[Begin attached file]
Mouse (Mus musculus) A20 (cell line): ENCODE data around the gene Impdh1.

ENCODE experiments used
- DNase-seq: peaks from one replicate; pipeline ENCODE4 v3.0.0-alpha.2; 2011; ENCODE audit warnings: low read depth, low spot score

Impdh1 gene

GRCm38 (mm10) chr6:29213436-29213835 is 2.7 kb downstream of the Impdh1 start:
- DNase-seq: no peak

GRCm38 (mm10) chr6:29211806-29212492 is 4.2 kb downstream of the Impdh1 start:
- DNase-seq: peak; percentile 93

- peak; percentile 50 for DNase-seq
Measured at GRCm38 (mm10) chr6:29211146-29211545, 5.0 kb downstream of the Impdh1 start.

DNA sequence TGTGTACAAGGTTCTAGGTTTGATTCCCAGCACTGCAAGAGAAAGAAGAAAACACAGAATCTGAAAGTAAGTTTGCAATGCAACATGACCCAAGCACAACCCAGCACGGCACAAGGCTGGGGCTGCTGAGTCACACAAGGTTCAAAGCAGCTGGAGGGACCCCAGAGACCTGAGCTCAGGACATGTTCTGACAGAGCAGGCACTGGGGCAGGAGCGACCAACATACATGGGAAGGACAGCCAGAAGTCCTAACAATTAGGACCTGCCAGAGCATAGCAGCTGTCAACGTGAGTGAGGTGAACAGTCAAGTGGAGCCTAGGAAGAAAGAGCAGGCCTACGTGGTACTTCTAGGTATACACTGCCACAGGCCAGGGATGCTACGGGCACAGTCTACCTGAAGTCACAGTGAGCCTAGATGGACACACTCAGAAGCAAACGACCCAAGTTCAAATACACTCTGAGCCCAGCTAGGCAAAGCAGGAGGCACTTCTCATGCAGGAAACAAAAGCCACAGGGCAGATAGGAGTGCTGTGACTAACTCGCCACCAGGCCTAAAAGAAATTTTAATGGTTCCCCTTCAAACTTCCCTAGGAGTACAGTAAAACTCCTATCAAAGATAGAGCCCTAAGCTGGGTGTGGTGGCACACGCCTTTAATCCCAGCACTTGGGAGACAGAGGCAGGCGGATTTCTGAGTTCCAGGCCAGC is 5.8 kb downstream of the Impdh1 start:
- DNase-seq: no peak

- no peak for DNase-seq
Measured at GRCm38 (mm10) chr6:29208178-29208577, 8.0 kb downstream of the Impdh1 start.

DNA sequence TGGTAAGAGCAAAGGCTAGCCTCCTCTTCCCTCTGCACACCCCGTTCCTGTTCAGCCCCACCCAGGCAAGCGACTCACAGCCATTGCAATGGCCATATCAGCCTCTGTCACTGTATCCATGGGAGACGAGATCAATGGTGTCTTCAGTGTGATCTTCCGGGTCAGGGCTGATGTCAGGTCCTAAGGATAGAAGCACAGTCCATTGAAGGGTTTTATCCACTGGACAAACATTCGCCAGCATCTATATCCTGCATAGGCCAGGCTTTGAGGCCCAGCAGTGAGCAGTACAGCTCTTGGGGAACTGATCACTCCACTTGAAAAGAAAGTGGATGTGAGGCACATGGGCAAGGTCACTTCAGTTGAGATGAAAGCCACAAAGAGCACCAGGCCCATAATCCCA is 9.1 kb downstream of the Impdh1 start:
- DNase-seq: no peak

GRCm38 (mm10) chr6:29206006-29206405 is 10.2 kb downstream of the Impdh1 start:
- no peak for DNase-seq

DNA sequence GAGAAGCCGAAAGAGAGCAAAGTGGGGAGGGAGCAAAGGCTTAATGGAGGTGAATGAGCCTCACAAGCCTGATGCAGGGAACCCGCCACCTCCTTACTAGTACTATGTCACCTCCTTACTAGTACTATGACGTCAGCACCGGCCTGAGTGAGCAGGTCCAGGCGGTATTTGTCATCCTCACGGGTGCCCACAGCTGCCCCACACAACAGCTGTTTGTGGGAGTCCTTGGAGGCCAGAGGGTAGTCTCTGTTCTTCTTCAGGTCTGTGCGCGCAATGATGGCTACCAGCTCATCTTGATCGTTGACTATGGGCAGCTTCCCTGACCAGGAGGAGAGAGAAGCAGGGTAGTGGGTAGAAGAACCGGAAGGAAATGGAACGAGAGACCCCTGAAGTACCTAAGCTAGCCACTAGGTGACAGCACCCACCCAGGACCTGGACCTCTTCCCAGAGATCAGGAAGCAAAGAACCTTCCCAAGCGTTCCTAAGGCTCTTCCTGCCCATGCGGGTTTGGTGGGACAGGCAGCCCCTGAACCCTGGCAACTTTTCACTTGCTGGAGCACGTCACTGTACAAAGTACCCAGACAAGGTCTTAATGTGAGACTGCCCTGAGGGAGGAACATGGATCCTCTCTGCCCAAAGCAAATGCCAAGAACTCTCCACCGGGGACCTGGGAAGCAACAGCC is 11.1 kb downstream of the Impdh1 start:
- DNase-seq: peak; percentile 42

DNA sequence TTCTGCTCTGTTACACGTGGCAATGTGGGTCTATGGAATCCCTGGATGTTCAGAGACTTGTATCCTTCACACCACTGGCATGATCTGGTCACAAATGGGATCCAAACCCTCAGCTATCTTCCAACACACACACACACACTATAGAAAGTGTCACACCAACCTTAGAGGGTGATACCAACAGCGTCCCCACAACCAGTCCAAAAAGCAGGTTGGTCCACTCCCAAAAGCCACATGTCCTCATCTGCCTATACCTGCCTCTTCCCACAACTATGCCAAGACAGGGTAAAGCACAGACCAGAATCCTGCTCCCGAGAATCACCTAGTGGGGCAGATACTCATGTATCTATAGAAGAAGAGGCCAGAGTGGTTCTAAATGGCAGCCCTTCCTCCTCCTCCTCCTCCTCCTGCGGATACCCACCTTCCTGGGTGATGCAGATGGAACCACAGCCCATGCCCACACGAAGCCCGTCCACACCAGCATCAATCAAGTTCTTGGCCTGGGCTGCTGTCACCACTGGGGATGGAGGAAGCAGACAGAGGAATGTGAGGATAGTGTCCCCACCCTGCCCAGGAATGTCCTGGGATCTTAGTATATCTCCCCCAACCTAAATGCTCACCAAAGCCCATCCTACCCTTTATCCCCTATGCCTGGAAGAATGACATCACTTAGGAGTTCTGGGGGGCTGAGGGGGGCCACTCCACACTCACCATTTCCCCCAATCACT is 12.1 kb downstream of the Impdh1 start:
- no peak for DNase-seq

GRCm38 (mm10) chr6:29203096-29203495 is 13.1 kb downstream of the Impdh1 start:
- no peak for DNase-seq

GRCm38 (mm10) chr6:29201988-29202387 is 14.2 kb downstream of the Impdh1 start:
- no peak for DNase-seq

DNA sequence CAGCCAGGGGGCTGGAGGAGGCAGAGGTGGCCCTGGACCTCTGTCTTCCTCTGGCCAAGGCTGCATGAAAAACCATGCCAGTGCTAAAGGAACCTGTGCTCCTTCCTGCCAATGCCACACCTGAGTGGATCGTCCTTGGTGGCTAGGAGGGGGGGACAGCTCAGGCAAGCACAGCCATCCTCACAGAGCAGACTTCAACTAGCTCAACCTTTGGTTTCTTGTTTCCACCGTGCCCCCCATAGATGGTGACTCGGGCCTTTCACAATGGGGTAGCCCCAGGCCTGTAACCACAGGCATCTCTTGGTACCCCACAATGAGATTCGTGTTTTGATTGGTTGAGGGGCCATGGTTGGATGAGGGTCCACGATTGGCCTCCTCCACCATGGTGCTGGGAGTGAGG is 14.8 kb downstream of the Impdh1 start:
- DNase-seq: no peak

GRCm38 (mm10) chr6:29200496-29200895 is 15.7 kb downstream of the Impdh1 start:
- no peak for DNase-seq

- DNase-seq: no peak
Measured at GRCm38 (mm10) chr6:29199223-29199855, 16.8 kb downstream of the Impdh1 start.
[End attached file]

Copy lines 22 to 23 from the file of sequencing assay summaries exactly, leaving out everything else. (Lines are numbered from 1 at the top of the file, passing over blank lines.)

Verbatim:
- no peak for DNase-seq

GRCm38 (mm10) chr6:29203096-29203495 is 13.1 kb downstream of the Impdh1 start: